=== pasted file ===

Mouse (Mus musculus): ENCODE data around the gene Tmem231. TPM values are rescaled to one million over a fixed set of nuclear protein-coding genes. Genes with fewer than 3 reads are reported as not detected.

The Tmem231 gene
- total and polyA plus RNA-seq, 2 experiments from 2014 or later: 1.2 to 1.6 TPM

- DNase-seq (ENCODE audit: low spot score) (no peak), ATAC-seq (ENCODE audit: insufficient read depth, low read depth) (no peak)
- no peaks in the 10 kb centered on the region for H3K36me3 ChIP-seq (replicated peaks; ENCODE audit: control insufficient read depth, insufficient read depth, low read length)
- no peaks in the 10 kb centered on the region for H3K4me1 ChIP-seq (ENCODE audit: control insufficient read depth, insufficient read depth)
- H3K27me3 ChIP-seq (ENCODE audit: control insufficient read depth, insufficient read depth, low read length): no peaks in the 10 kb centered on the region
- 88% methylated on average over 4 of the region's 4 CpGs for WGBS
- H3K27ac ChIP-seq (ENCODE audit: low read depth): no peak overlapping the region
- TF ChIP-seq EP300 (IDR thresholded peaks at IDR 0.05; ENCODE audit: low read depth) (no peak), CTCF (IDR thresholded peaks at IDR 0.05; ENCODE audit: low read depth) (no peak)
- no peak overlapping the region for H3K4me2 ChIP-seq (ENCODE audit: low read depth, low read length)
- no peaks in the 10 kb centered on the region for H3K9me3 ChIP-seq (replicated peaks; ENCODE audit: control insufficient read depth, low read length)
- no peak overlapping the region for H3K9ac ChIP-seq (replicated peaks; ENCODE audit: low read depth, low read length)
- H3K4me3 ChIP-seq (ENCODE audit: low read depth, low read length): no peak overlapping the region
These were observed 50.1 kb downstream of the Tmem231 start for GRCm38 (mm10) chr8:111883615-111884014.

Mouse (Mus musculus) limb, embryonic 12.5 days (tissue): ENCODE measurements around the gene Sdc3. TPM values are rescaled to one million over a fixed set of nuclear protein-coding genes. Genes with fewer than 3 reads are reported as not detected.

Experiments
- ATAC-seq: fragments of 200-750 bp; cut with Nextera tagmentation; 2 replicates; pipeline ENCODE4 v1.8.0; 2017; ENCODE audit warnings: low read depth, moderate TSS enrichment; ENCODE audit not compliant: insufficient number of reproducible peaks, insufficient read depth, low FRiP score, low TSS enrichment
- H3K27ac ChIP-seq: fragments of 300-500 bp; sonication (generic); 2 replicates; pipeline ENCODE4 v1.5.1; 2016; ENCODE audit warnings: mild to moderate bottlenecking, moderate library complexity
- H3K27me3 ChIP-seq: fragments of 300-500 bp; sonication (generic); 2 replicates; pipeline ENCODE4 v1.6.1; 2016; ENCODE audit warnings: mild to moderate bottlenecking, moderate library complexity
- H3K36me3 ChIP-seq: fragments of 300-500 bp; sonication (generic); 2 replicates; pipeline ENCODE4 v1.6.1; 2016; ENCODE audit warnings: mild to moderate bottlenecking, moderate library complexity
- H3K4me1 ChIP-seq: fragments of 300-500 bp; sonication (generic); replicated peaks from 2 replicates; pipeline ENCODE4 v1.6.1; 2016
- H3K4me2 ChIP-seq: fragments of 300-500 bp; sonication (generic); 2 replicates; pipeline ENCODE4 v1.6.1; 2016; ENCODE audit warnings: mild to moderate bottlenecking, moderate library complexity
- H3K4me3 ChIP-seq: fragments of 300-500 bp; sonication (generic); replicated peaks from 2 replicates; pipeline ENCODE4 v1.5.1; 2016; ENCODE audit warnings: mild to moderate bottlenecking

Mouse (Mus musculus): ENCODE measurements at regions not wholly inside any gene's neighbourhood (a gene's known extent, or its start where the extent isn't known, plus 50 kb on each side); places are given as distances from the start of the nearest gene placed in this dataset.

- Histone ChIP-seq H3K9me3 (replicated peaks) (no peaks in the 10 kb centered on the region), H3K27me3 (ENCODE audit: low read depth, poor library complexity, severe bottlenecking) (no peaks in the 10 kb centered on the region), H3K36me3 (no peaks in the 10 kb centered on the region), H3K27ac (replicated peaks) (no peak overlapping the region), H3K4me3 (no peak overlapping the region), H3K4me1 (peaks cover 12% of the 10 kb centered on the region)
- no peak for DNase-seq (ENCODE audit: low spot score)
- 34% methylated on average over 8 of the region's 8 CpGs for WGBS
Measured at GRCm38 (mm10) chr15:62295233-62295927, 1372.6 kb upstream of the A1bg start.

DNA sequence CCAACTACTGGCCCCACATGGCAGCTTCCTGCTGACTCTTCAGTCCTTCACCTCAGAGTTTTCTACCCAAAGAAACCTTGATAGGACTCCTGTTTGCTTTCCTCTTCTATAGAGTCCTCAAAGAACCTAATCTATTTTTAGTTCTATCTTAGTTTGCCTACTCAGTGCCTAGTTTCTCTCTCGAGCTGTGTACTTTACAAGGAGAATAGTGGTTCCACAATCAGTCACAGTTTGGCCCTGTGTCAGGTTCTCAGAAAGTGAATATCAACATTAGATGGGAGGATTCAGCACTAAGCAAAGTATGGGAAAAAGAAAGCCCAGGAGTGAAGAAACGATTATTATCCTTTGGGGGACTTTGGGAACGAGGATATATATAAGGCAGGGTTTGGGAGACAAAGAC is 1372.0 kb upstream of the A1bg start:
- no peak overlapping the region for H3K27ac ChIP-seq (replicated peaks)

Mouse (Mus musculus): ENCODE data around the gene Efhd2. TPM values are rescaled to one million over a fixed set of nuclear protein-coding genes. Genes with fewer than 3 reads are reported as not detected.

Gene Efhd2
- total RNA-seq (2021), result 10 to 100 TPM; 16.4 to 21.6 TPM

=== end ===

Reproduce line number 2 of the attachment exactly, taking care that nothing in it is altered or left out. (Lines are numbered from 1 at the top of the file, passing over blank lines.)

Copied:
The Tmem231 gene